While traveling up the coast this past week, we had a chance to veer half-an-hour inland over to the bucolic but always art amenable town of Ojai, home to the "greatest outdoor bookstore" in the U.S.A., Bart's Books. Granted, that they are the "greatest" is their own self description, but I believe them! I believe also they may in fact be the greatest bookstore, indoor or outdoor, in the United States, period. The last time I visited, two summers ago, I turned left at the front cashier stand (beneath which are shelved about two hundred $1 books), and explored their vast contemporary literature section as the sun beat down upon me. This time, I turned right at the cashier stand, into what looked to be the room of an old house. And this house had a roof. Can't let the acidifying effects of sunlight beat down on so many leather bound tomes from the eighteenth and nineteenth centuries. A narrow hall — the First Editions section — began opposite the roofed room, and continued round a corner.
While perusing the First Editions section of Bart's Books, I happened upon several signed and inscribed books by Steve Erickson. Every book of Erickson's (there were five there) were inscribed to "Frances". Curious. Soon, the owner of Bart's Books serendipitously materialized, holding a large mug of coffee, and asked me if I was looking for anything in particular, if I needed any help. At the moment he asked I was holding a signed and inscribed first printing of The Sea Came In At Midnight. I opened the book to its half-title page and inquired, "Is the 'Frances' here," and pointed at the inscription, "the same 'Frances' that's also inscribed in all the other Erickson books you've got on the shelf?"
"Yep," he said. "Frances Ring."
"Frances Kroll Ring?" I'd heard of her somewhere. "Wasn't she, like the editor, or the, for ... um ..."
"Scott Fitzgerald, that's right. She was his secretary and typist the last year-and-a-half or so of his life, when he was writing The Last Tycoon."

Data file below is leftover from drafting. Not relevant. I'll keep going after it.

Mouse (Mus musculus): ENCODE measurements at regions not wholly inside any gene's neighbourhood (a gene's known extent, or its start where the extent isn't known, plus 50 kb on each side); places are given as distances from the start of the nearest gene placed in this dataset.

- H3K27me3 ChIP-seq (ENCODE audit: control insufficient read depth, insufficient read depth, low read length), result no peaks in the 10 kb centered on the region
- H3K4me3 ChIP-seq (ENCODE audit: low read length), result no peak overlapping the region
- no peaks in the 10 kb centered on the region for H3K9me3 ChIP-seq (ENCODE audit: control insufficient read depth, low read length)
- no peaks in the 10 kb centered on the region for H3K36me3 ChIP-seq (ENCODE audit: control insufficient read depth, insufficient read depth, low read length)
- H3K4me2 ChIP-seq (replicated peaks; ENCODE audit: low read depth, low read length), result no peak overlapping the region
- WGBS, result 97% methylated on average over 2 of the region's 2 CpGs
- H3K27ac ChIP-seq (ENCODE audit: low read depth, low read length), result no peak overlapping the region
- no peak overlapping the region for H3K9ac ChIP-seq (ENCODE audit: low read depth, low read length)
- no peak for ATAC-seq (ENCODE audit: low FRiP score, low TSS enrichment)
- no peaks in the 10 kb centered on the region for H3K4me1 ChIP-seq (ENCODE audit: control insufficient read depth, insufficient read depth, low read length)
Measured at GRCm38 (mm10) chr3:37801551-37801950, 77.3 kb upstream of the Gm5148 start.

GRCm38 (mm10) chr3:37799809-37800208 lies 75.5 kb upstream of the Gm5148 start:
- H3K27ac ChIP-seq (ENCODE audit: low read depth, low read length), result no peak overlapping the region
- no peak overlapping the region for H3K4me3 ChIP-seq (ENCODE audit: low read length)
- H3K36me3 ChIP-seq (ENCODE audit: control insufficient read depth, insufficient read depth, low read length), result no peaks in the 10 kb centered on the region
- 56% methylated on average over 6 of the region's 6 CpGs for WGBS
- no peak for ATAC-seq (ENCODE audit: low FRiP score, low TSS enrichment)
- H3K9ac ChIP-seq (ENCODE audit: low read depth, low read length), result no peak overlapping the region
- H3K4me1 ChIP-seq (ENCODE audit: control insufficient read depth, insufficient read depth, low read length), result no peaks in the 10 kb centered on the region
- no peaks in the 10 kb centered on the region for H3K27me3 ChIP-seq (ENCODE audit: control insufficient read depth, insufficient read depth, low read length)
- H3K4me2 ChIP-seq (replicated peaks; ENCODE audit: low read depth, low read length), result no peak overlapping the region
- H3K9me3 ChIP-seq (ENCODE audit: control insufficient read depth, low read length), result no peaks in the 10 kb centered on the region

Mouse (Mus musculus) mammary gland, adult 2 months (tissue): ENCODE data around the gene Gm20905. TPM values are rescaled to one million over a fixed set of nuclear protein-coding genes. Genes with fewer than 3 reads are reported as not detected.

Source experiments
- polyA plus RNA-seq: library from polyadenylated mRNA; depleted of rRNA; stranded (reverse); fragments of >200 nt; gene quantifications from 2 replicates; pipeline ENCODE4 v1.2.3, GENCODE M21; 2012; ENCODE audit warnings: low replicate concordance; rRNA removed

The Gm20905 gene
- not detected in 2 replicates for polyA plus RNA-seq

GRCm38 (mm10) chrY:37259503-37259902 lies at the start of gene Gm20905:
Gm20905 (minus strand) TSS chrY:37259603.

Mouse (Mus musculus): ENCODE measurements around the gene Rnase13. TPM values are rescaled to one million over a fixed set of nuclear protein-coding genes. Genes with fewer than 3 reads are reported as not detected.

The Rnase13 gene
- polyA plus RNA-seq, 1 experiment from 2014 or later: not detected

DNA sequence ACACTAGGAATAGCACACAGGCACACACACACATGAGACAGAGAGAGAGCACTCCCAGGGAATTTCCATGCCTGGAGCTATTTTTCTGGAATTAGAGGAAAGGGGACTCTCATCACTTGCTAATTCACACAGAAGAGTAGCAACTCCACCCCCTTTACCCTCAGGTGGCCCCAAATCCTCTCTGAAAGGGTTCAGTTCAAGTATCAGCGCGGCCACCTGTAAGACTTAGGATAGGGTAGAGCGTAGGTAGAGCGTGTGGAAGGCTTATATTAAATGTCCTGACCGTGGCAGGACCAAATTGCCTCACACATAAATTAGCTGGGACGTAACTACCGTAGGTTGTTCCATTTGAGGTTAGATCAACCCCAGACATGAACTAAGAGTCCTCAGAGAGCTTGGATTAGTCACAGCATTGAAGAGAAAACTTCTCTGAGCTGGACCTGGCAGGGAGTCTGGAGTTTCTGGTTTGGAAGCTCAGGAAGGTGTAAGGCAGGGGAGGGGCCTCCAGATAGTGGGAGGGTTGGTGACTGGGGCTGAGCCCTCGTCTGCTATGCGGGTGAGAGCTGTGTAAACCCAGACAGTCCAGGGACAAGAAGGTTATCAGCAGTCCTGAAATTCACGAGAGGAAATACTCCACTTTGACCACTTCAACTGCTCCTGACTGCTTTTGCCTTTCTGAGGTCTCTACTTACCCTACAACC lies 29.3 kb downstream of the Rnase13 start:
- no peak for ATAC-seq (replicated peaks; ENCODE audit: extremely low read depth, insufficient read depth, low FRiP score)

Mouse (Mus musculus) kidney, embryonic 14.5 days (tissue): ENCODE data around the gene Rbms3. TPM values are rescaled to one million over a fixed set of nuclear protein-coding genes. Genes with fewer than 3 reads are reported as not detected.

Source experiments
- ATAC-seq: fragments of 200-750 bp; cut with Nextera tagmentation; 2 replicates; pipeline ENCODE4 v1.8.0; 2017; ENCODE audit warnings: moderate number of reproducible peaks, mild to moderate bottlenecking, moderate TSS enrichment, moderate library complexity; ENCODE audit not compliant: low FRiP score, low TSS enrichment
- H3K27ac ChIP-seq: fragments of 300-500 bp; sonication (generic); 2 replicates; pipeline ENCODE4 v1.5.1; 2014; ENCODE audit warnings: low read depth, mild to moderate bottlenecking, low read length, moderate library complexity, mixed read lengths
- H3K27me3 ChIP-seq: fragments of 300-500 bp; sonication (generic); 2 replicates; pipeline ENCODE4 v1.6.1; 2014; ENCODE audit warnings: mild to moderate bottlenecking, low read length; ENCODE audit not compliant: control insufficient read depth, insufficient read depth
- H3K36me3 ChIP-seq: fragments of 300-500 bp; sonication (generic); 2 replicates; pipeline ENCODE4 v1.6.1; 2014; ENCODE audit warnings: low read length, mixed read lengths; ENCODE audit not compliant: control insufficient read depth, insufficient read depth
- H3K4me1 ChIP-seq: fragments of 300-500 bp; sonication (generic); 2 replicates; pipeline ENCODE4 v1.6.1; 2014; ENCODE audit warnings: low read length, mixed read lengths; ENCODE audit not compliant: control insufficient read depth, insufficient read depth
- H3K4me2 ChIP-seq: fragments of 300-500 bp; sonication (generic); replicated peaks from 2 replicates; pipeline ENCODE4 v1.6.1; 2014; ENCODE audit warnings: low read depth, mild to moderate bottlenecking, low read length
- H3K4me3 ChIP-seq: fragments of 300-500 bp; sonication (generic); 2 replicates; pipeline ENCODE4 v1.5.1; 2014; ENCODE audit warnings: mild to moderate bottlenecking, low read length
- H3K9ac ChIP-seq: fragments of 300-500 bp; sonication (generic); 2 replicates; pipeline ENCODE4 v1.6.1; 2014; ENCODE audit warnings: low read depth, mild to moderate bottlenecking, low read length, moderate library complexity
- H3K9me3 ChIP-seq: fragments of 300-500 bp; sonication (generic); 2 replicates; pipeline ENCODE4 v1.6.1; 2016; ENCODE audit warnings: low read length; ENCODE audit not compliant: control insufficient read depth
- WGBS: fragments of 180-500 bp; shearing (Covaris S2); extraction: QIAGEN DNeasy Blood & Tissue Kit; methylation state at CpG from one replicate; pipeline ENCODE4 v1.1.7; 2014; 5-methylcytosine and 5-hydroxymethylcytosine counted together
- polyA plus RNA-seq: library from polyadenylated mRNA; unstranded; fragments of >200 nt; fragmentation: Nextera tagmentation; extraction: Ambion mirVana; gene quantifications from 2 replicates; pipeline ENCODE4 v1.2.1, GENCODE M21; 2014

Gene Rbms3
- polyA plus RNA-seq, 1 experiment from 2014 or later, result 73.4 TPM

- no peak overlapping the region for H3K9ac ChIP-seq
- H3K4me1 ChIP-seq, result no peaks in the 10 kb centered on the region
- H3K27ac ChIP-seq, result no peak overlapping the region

"Really? Wow! How'd you get all of them?" I motioned toward the balance of Erickson's books — three novels* and one nonfiction book** — on the shelf.
"Her estate sale. There was a lot more valuable stuff there too," he said, "but her family decided to keep it."
"Yep," he replied.
I reiterated: "Wow!"
Later in our conversation, the owner and I (sure wish I had gotten the name of this most congenial, knowledgable fellow) discussed how absurdly undervalued Steve Erickson's work was, both among collectors of contemporary first editions, and a literary establishment that has largely, for the last three decades (sure, there have been many and varied exceptions, primarily sounding forth their lauds from west of the Colorado River, but still) shown indifference when not dishing him outright disrespect that would've ruined writers of lesser vision than he. However, on the silver lining flip side of Steve Erickson's relative — and again: absurd, undeserved — lower value among collectors in the market, at least lower when you compare what his stuff sells for next to what his contemporaries' stuff sells for, allowed me, a regular 'ol working class freak, to buy one of his signed first editions that he inscribed to Frances Kroll Ring, The Sea Came In At Midnight. So what if it didn't break my bank, to me the book and its inscription are priceless, because it's living literary history right there forever on the half-title page.
* The three novels I left on the shelf for someluckyone else to find were Days Between Stations (1985), Tours of the Black Clock (1989), and Arc d'X (1993).
** The book of nonfiction was American Nomad (1997).
*** My research never revealed the exact dates.